Asterix and the Falling Sky; Written and Illustrated by Albert Uderzo, Orion Books.
I'm a fan of Asterix from way back. I first encountered them in an early French class, and when I was in college collected as many of them as I could find. Written by Rene Goscinny and drawn by Albert Uderzo, the comic series was about a plucky band of Gauls fighting off the Romans, who had conquered the rest of the country. They manage to keep their independence through the wiley hero Asterix, his hefty companion Obelix, and the wizard Getafix (named Panoramix in the French) who brewed up a magic potion that functions for Gauls like spinach for Popeye.
So when I heard there was a new book coming out, I was interested. Goscinny had passed on a few years back, and Udzero was taking on both roles. More interestingly, the news I got was that the story was the gauls facing two alien races, who were based on Americans and Japanese. There was the standard ruffle over the French picking on us Yanks, and why politics should show up in a comic book, but I was interested in knowing how things were going in the little Gaulish village.
I was not the only one. When I was in Europe, the book rolled out to a good deal of fanfare. I'm talking window stickers announcing its arrival and obelisk-shaped book dumps in prominent locations at the bookstores. And in the airports, I saw French, German, and Dutch editions. But nothing in English.
But when I was down in Portand, I mentioned I stopped at a store called CounterMedia, which has comics, art books, and fringe literature in the front, and erotica in the back. A British edition ofFalling Sky was on the racks (in the front of the store) and I picked it up.
So is it worth the kerfuffle about politics? Not really. Here's the plot. Two rival alien races, the Tadsilweny (anagram for Walt Disney) and the Nagma (Manga), both show up at the village, wanting to seize the magic potion (something the Romans have been trying to do for 30+ issues). The Tadsilweny looks like a purple mickey with bobbed ears, and has a legion of super-clones - identical, humorless supermen. The Nagma flies a ship like a shogun warrior, and has beyblade/pikachu robot rats. Oh, and the Tadsilweny' rule an interstellar nation of fifty stars, and their leader is named Hubs.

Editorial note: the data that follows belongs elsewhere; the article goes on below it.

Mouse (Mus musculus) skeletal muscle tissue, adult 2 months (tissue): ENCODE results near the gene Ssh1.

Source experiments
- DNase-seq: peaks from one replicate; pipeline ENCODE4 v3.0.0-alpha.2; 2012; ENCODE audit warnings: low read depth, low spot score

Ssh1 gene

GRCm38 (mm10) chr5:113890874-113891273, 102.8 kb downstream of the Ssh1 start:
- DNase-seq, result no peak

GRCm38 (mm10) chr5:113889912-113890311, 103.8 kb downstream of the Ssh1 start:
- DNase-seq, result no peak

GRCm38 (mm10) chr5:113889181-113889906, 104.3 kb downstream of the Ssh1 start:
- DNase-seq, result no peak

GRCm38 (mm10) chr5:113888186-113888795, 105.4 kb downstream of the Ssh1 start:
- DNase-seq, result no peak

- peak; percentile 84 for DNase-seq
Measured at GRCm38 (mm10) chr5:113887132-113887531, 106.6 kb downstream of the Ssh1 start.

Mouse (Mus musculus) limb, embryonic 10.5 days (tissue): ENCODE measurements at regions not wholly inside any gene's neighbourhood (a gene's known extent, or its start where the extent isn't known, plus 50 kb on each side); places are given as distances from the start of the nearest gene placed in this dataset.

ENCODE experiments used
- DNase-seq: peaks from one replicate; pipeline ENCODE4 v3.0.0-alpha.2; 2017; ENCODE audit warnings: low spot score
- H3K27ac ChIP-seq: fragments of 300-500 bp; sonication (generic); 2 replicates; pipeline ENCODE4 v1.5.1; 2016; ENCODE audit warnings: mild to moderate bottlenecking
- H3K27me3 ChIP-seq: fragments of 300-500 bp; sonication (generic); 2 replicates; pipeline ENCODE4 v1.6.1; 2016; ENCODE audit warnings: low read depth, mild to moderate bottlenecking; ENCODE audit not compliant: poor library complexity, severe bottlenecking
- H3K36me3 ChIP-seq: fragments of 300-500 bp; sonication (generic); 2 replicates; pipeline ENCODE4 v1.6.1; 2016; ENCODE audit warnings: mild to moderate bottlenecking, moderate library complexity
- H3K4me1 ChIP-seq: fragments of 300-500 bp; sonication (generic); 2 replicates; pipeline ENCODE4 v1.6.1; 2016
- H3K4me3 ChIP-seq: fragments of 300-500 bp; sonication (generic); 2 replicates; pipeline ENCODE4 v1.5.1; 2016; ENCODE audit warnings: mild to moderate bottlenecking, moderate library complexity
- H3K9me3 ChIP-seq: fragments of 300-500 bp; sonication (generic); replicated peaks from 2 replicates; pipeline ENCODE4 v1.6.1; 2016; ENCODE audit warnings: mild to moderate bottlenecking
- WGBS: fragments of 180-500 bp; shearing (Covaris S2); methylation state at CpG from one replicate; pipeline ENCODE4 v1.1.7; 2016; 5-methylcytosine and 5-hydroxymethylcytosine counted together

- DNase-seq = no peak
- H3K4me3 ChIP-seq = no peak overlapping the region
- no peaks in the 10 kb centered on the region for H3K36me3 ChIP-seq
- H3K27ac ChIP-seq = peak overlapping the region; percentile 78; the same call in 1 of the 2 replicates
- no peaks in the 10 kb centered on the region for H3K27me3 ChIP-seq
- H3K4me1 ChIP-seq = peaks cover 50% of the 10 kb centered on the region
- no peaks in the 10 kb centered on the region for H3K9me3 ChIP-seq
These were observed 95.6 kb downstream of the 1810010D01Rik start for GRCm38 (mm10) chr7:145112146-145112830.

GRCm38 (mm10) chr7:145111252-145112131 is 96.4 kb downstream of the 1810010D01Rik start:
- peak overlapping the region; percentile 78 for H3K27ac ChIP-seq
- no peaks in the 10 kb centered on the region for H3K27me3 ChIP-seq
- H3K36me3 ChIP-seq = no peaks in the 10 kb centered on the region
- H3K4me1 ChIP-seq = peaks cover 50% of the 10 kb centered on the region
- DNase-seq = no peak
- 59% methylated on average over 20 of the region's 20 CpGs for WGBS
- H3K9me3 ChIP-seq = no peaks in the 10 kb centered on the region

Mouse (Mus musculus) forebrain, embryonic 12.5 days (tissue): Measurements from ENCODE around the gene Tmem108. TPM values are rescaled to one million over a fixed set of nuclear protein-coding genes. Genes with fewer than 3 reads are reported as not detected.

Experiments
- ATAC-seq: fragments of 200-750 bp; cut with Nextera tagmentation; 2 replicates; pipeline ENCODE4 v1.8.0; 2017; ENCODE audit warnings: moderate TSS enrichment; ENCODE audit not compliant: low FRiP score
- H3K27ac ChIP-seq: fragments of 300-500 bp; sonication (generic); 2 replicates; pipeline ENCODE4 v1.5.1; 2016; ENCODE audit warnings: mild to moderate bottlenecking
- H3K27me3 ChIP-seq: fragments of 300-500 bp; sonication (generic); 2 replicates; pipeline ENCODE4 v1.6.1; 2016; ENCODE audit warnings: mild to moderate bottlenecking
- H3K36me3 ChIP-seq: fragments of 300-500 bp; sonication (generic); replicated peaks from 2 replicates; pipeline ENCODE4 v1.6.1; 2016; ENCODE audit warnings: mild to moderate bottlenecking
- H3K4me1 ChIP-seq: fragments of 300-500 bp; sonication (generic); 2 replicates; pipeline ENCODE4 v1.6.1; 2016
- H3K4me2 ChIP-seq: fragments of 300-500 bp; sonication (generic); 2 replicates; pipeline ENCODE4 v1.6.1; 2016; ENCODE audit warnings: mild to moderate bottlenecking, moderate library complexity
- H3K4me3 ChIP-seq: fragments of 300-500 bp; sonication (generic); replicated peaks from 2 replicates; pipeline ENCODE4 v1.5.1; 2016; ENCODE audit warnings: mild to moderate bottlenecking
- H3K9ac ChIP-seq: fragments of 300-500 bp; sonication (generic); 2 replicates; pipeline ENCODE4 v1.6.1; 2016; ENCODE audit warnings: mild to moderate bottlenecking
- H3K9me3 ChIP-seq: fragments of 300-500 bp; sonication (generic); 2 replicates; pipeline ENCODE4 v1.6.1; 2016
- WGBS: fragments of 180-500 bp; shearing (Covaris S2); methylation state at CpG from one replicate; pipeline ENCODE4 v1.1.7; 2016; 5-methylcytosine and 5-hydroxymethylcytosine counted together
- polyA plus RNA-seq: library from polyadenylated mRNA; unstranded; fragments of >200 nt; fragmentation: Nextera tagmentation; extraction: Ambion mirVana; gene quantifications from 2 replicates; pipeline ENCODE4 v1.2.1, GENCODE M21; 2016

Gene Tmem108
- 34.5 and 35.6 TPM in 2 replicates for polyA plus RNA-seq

And that's about it as far as the deeper political meaning go. I don't know from reading it if the story can be applied to American and Japanese foriegn policy or just the influence of those cultures as far as European comics are concerned. The Tadsilweny is generally helpful and technologically advanced (sometimes haughty), while the Nagma is aggressive, funny-talking, and comic-threatening (sort of like the Romans). After much chasing about, the alien races realize they can't use the secret weapon they seek. the Nagma leaves in a huff, and the Tadsilweny erases everyone's mind to reset the story back to the beginning.
Of more interest to me than the supposed politics is seeing how the artist does without the writer. The art is a lot more animated that I remember from the past, and Goscinny makes use of larger panels and epic, sweeping action. But the writing itself is not a clean and pun-filled as it earlier (yeah, I am talking about making puns in French work in English, but they pulled it off). And the pacing is very much a trotting out of all the familiar faces and routines of the Gauls - Unhygenix throwing a fish, Cacofonix singing badly, Romans getting beaten up, and a pirate ship sinking (why? because in an Asterix book they ALWAYS sink a pirate ship). In other words, its not the supposed political or sociological bent that bothers me, or the presence of aliens in Asterix (the Romans have always been a jumble of modern-day anachronisms - that was part of the fun). Its just that from a story angle, it unspools like one more episode of a time-worn favorite comedy. OK, but not great.
So in the end, its a nice little visit to an old familiar place and some familiar faces. And that's about all it needs to be.
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